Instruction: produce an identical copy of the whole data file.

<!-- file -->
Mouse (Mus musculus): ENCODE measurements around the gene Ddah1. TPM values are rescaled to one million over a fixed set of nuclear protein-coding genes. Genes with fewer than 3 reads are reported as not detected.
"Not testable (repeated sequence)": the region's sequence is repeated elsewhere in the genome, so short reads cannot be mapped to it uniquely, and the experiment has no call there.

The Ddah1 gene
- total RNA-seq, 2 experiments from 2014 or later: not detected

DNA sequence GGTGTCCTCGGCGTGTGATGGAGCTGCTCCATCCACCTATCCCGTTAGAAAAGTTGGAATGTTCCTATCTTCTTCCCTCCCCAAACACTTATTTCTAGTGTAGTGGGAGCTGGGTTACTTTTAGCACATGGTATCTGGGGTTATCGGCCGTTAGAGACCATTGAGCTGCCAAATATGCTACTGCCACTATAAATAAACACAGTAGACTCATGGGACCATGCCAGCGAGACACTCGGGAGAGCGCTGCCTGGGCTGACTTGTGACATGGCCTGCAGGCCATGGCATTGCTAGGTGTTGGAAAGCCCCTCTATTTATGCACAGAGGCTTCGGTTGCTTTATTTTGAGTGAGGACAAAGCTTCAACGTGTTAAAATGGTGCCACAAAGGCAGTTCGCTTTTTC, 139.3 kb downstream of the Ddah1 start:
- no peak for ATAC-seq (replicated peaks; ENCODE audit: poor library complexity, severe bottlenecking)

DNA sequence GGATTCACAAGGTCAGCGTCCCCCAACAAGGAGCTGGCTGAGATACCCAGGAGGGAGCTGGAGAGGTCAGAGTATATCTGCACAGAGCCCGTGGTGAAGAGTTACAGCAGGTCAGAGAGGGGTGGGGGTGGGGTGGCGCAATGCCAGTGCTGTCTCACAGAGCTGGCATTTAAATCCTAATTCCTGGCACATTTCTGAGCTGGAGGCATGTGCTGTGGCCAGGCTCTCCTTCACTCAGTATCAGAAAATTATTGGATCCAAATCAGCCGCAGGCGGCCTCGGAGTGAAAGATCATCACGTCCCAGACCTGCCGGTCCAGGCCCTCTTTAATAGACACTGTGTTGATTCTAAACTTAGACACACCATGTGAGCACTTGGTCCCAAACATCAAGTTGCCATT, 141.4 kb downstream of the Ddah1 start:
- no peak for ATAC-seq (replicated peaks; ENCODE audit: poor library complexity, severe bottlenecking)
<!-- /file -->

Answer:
Mouse (Mus musculus): ENCODE measurements around the gene Ddah1. TPM values are rescaled to one million over a fixed set of nuclear protein-coding genes. Genes with fewer than 3 reads are reported as not detected.
"Not testable (repeated sequence)": the region's sequence is repeated elsewhere in the genome, so short reads cannot be mapped to it uniquely, and the experiment has no call there.

The Ddah1 gene
- total RNA-seq, 2 experiments from 2014 or later: not detected

DNA sequence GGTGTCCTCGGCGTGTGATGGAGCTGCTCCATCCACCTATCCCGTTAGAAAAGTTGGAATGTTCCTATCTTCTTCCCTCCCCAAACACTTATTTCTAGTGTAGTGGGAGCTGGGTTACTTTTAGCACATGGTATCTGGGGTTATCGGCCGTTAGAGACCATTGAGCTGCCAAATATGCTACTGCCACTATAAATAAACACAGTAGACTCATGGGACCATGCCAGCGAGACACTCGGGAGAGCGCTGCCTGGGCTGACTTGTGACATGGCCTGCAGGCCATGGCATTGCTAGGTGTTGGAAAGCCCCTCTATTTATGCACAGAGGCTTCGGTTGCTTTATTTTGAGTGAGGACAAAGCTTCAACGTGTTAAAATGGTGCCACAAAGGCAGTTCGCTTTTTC, 139.3 kb downstream of the Ddah1 start:
- no peak for ATAC-seq (replicated peaks; ENCODE audit: poor library complexity, severe bottlenecking)

DNA sequence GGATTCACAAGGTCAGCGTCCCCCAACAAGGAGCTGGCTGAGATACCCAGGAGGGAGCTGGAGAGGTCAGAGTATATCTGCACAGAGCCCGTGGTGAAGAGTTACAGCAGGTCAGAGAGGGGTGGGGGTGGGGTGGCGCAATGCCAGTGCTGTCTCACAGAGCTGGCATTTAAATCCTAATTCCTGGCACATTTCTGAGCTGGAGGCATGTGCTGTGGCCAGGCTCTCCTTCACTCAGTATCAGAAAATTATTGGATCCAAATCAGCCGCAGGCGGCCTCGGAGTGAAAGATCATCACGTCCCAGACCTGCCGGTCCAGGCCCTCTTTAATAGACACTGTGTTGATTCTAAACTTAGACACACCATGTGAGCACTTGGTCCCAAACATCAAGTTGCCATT, 141.4 kb downstream of the Ddah1 start:
- no peak for ATAC-seq (replicated peaks; ENCODE audit: poor library complexity, severe bottlenecking)